Example Hero

Research

Stamp Duty Land Tax

Chestertons

We summarise below the key changes with regard to SDLT and what the implications are for anyone either currently owning or thinking of buying UK residential property.

Nick Barnes, Head of Research

The Government has recently made a number of important announcements with regard to the taxation of residential property in the United Kingdom. We summarise below the key changes with regard to SDLT and what the implications are for anyone either currently owning or thinking of buying UK residential property.

Background

SDLT is a transaction tax which applies to acquisitions of an interest (usually a freehold or a leasehold interest) in land and property in the United Kingdom. In the Autumn Statement on 3rd December 2014, Chancellor George Osborne announced a major reform of the SDLT system as it applies to residential property. These changes came into effect on 4th December 2014. Where transactions were exchanged but not completed by 3rd December 2014, the purchaser has the choice of which SDLT regime to apply.

What is the current situation?

Under the old “slab” system tax was levied on the entire value of the property regardless of which tax band it fell within. Under the new system, tax is levied only on that proportion of the value of the property which falls within each tax band. New tax bands and tax rates have also been introduced which replace those applied under the old system, as follows:

SDLT tax bands & rates before 4th Dec 2014 
Property value SDLT
rate
up to £125,000  0%
over £125,000 to £250,000  1%
over £250,000 to £500,000  3%
over £500,000 to £1m   4%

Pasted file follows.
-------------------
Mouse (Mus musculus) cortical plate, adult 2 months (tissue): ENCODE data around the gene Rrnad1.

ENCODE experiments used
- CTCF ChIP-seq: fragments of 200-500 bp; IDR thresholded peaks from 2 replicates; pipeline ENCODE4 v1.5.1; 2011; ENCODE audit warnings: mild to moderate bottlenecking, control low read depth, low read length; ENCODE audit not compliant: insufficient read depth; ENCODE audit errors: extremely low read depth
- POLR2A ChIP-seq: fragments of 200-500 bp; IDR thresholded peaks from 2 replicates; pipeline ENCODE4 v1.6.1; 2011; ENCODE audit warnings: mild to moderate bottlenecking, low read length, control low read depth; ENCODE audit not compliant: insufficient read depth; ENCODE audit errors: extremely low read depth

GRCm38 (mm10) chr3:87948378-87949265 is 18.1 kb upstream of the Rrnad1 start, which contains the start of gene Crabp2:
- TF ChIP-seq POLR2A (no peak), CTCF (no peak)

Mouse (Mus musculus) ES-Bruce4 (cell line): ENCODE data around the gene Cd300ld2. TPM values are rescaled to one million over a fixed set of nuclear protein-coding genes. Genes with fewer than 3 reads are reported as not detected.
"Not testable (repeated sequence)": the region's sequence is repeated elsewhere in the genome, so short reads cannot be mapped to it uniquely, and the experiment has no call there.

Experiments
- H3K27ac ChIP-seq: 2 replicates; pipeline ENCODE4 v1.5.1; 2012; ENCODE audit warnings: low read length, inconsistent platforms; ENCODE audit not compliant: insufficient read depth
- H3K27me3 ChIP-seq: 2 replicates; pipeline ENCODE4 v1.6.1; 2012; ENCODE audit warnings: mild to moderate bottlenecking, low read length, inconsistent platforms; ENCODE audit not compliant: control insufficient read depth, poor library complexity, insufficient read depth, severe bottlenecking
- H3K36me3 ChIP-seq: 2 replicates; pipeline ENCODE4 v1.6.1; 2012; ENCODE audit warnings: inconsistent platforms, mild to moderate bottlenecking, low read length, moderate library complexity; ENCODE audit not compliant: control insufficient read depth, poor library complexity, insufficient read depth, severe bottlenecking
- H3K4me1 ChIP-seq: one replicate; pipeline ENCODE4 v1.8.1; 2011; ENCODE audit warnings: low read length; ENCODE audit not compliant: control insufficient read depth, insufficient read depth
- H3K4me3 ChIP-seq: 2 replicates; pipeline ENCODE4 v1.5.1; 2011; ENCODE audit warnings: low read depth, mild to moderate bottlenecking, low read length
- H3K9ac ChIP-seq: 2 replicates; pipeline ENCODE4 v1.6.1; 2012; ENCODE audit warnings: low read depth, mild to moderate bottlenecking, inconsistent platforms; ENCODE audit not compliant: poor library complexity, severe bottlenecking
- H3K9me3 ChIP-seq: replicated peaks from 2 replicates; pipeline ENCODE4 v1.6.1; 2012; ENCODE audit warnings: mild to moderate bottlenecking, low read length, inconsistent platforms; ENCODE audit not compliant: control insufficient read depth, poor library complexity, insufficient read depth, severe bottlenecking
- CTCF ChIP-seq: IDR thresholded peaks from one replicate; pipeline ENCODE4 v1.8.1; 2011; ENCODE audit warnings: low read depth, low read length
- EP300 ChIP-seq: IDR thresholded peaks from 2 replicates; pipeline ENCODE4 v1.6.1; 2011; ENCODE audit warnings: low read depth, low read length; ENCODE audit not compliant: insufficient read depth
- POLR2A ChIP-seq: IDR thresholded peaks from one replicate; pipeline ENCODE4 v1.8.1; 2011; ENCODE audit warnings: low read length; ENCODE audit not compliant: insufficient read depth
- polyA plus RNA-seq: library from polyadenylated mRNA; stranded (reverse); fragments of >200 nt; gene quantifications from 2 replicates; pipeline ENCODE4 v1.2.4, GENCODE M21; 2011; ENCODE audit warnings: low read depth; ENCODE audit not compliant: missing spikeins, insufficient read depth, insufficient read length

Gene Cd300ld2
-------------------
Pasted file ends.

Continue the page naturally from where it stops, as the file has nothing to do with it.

over £1m to £2m  5%
over £2m  7%
over £2m (when purchased by
non-natural persons)
 15%
Source: HMRC
SDLT tax bands & rates from 4th Dec 2014 
Property value SDLT
rate
up to £125,000  0%
over £125,000 to £250,000  2%
over £250,000 to £925,000  5%
over £925,000 to £1.5m   10%
over £1.5m  12%
over £2m (when purchased by
non-natural persons)
 15%
Source: HMRC

The SDLT charge of 15% on interests in residential dwellings costing more than £500,000 purchased by certain non-natural persons is unchanged by the reforms in SDLT in the Autumn Statement. “Non-natural persons” include companies, partnerships including a company and collective investment schemes. There are exclusions for trustees of a settlement, property rental businesses, property developers and traders, properties made available to the public, financial institutions acquiring dwellings in the course of lending, dwellings occupied by employees and farmhouses.

What are the potential implications for you?
The Government has claimed that around 98% of people buying a residential property will pay less tax under the new system. Purchasers of residential property below £937,500 and above £1m but below £1.125m should pay less tax, whilst those buying residential property for between £937,500 and £1m and above £1.125m will in most cases pay more. If you visit our website you will find an SDLT calculator which will tell you how much tax you will pay if you type in your purchase price.

We are grateful to PWC for their assistance in putting this note together. For further information please contact:

Property valuations
John Woolley, Chestertons: +44 (0) 20 3040 8513 / john.woolley@chestertons.com
Rob Haigh, Chestertons: +44 (0) 20 3040 8235 / rob.haigh@chestertons.com
Property sales
Richard Davies, Chestertons: +44 (0) 20 3040 8244 / richard.davies@chestertons.com


The contents of this report are intended for the purpose of general information and should not be relied upon as the basis for decision taking on the part of the reader. We would strongly recommend that you speak with a qualified tax specialist who would be able to advise on specific points of detail and appropriate action. Although every effort has been made to ensure the accuracy of the information contained within this note at the time of writing, no liability is accepted by Chesterton Global for any loss or damage resulting from its use. Reproduction of this report in whole or in part is not permitted without the prior written approval of Chesterton Global. February 2015.

Oxford Street Article Details

Contributed by

Nick has more than 20 years’ experience within the property research arena.

Nick Barnes

Nick Barnes

St Magnus House

020 3040 8406